What is being treated?
A sagging or low-positioned tear gland can be elevated with a lacrimal gland suspension. This procedure will improve bulges seen at the outer ⅓ of the upper eyelid caused by a tear gland that has assumed a lower position than normal.
How is lacrimal gland suspension performed?
The skin is incised along the upper eyelid crease. This may be done at the same time as an upper blepharoplasty, with the same incision.
Structures are exposed
The surgeon dissects under the orbicularis muscle at the outer ⅓ of the upper eyelid, allowing for visualization of the lacrimal gland which consists of two lobes. The lacrimal gland fossa is also visualized, which is a recess just inside the bony orbital rim.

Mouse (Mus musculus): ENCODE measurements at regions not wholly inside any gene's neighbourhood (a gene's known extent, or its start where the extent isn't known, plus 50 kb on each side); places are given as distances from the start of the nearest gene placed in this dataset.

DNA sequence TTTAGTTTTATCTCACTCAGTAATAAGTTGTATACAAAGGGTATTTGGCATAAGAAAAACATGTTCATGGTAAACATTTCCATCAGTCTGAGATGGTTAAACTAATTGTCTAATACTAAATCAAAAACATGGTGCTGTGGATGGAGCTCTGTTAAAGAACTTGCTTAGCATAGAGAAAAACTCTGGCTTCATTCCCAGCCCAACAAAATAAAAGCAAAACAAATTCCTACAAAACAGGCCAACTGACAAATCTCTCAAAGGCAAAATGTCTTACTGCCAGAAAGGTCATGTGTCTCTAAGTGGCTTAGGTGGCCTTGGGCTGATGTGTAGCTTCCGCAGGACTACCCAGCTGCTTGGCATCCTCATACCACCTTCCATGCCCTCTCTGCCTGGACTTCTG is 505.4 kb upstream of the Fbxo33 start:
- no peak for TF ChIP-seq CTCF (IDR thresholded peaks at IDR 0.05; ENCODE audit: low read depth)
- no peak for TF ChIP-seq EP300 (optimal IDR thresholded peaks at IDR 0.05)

The gland is stitched to the covering of the bone (periosteum) at the front of the lacrimal gland fossa. One or more stitches may be used.
The incision is closed with stitches.
Stitches are removed at 5-10 days, during which swelling and bruising are expected.
Rare complications include bleeding, infection, dry eyes (due to interruption of tear flow or gland injury), asymmetry, and undercorrection.
Upper eyelid lift is often performed at the same time